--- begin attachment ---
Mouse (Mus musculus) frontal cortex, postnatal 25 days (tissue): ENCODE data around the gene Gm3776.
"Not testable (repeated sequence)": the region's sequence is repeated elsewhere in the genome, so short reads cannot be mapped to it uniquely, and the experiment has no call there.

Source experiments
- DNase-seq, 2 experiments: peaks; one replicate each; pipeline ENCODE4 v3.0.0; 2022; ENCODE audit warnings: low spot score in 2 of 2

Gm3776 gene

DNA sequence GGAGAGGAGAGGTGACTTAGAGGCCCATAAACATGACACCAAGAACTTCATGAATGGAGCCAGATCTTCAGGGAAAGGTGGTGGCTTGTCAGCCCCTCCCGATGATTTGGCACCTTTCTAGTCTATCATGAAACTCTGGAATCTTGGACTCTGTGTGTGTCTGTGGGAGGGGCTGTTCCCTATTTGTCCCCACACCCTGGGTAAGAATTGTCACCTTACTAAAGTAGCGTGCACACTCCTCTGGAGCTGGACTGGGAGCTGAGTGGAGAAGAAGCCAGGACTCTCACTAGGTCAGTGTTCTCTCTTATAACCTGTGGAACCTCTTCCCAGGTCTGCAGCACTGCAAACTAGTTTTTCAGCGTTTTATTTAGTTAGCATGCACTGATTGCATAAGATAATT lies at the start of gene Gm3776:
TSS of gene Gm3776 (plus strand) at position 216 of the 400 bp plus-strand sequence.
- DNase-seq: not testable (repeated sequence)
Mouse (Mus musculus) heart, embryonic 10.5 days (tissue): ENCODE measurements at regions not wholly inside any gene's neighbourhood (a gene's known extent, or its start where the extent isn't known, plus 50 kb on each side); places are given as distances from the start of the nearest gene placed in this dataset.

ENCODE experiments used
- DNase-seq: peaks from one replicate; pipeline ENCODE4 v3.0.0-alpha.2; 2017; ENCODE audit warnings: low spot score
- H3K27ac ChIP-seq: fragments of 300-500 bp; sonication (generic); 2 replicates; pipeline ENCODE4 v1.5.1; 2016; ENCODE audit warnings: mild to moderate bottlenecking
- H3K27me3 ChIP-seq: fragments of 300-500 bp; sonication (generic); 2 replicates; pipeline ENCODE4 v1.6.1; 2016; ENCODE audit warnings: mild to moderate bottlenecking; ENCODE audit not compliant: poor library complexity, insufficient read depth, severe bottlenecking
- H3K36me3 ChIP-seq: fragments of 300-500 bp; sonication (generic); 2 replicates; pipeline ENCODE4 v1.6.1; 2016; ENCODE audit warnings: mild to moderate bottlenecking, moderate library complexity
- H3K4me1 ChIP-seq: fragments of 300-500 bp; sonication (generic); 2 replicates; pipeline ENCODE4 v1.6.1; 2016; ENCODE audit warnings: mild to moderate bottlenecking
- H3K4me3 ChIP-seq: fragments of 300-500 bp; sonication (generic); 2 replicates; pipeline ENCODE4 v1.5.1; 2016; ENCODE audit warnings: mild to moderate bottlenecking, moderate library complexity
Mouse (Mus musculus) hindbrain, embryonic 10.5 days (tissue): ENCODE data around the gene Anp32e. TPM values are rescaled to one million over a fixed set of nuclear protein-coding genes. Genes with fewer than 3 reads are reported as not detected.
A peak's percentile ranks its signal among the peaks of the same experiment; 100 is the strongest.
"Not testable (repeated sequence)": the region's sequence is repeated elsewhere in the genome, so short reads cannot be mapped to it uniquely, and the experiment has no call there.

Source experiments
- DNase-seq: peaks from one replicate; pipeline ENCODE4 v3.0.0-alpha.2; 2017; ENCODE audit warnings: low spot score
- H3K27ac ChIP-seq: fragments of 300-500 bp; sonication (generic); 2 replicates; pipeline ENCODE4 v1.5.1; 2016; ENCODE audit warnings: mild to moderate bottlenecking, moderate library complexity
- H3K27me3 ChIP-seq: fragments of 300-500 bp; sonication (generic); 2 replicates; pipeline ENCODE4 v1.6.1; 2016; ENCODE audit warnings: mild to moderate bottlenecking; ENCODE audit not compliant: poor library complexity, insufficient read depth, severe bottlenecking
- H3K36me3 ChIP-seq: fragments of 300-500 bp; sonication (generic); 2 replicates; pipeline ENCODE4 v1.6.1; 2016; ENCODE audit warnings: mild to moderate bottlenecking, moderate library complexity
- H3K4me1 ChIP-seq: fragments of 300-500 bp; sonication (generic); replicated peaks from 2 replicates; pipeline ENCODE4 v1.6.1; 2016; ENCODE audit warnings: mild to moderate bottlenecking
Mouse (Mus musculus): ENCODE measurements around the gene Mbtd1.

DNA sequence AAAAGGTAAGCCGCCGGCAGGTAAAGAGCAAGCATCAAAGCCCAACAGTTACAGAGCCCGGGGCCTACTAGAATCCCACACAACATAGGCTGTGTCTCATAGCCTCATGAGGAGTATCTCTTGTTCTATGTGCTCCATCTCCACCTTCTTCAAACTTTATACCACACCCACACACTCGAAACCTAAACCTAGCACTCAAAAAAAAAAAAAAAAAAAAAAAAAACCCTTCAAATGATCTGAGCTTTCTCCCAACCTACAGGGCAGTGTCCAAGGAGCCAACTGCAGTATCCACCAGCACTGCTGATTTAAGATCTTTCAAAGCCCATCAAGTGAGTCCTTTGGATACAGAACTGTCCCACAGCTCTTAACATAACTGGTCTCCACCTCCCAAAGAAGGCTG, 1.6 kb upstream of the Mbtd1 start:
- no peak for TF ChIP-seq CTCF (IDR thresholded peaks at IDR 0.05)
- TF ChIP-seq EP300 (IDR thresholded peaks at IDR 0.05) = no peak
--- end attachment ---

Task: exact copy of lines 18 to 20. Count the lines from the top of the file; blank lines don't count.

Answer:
A peak's percentile ranks its signal among the peaks of the same experiment; 100 is the strongest.
"Not testable (repeated sequence)": the region's sequence is repeated elsewhere in the genome, so short reads cannot be mapped to it uniquely, and the experiment has no call there.

Source experiments